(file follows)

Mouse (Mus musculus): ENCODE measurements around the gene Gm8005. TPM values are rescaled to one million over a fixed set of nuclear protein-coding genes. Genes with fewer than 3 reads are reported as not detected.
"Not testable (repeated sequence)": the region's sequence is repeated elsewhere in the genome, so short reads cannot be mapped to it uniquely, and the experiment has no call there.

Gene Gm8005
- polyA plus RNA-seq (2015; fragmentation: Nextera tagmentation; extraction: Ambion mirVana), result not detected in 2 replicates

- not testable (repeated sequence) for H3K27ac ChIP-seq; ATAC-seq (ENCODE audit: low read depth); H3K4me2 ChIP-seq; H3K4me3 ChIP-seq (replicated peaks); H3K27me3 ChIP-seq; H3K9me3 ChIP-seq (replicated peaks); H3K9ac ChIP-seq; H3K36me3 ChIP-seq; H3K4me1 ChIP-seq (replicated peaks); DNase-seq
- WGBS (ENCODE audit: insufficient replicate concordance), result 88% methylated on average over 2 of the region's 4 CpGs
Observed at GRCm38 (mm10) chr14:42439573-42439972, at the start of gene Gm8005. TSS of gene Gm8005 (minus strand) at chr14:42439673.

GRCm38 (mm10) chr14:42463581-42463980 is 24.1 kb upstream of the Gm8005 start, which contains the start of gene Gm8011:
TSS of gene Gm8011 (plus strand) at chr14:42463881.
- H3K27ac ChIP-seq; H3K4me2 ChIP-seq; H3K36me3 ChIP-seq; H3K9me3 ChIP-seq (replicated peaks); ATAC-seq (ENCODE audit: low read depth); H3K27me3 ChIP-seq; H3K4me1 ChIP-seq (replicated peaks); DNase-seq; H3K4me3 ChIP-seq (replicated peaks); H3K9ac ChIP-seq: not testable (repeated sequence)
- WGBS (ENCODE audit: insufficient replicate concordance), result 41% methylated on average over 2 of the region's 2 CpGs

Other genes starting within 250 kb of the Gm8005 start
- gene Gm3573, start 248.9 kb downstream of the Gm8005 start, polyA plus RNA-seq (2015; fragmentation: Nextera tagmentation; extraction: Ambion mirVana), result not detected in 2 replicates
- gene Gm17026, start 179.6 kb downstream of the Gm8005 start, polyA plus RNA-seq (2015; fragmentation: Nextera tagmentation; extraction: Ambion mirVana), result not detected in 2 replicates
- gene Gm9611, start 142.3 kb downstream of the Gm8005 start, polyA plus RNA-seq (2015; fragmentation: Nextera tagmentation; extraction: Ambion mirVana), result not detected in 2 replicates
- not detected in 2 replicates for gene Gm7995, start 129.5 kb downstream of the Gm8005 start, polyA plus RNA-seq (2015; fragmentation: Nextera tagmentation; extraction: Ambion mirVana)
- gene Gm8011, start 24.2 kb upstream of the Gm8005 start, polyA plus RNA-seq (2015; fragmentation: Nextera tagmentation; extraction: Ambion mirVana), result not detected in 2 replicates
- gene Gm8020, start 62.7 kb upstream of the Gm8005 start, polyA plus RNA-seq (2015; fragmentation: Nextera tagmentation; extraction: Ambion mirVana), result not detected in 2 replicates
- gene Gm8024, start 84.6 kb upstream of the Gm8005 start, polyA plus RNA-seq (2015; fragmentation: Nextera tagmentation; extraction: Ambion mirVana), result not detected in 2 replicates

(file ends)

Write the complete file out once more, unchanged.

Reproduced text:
Mouse (Mus musculus): ENCODE measurements around the gene Gm8005. TPM values are rescaled to one million over a fixed set of nuclear protein-coding genes. Genes with fewer than 3 reads are reported as not detected.
"Not testable (repeated sequence)": the region's sequence is repeated elsewhere in the genome, so short reads cannot be mapped to it uniquely, and the experiment has no call there.

Gene Gm8005
- polyA plus RNA-seq (2015; fragmentation: Nextera tagmentation; extraction: Ambion mirVana), result not detected in 2 replicates

- not testable (repeated sequence) for H3K27ac ChIP-seq; ATAC-seq (ENCODE audit: low read depth); H3K4me2 ChIP-seq; H3K4me3 ChIP-seq (replicated peaks); H3K27me3 ChIP-seq; H3K9me3 ChIP-seq (replicated peaks); H3K9ac ChIP-seq; H3K36me3 ChIP-seq; H3K4me1 ChIP-seq (replicated peaks); DNase-seq
- WGBS (ENCODE audit: insufficient replicate concordance), result 88% methylated on average over 2 of the region's 4 CpGs
Observed at GRCm38 (mm10) chr14:42439573-42439972, at the start of gene Gm8005. TSS of gene Gm8005 (minus strand) at chr14:42439673.

GRCm38 (mm10) chr14:42463581-42463980 is 24.1 kb upstream of the Gm8005 start, which contains the start of gene Gm8011:
TSS of gene Gm8011 (plus strand) at chr14:42463881.
- H3K27ac ChIP-seq; H3K4me2 ChIP-seq; H3K36me3 ChIP-seq; H3K9me3 ChIP-seq (replicated peaks); ATAC-seq (ENCODE audit: low read depth); H3K27me3 ChIP-seq; H3K4me1 ChIP-seq (replicated peaks); DNase-seq; H3K4me3 ChIP-seq (replicated peaks); H3K9ac ChIP-seq: not testable (repeated sequence)
- WGBS (ENCODE audit: insufficient replicate concordance), result 41% methylated on average over 2 of the region's 2 CpGs

Other genes starting within 250 kb of the Gm8005 start
- gene Gm3573, start 248.9 kb downstream of the Gm8005 start, polyA plus RNA-seq (2015; fragmentation: Nextera tagmentation; extraction: Ambion mirVana), result not detected in 2 replicates
- gene Gm17026, start 179.6 kb downstream of the Gm8005 start, polyA plus RNA-seq (2015; fragmentation: Nextera tagmentation; extraction: Ambion mirVana), result not detected in 2 replicates
- gene Gm9611, start 142.3 kb downstream of the Gm8005 start, polyA plus RNA-seq (2015; fragmentation: Nextera tagmentation; extraction: Ambion mirVana), result not detected in 2 replicates
- not detected in 2 replicates for gene Gm7995, start 129.5 kb downstream of the Gm8005 start, polyA plus RNA-seq (2015; fragmentation: Nextera tagmentation; extraction: Ambion mirVana)
- gene Gm8011, start 24.2 kb upstream of the Gm8005 start, polyA plus RNA-seq (2015; fragmentation: Nextera tagmentation; extraction: Ambion mirVana), result not detected in 2 replicates
- gene Gm8020, start 62.7 kb upstream of the Gm8005 start, polyA plus RNA-seq (2015; fragmentation: Nextera tagmentation; extraction: Ambion mirVana), result not detected in 2 replicates
- gene Gm8024, start 84.6 kb upstream of the Gm8005 start, polyA plus RNA-seq (2015; fragmentation: Nextera tagmentation; extraction: Ambion mirVana), result not detected in 2 replicates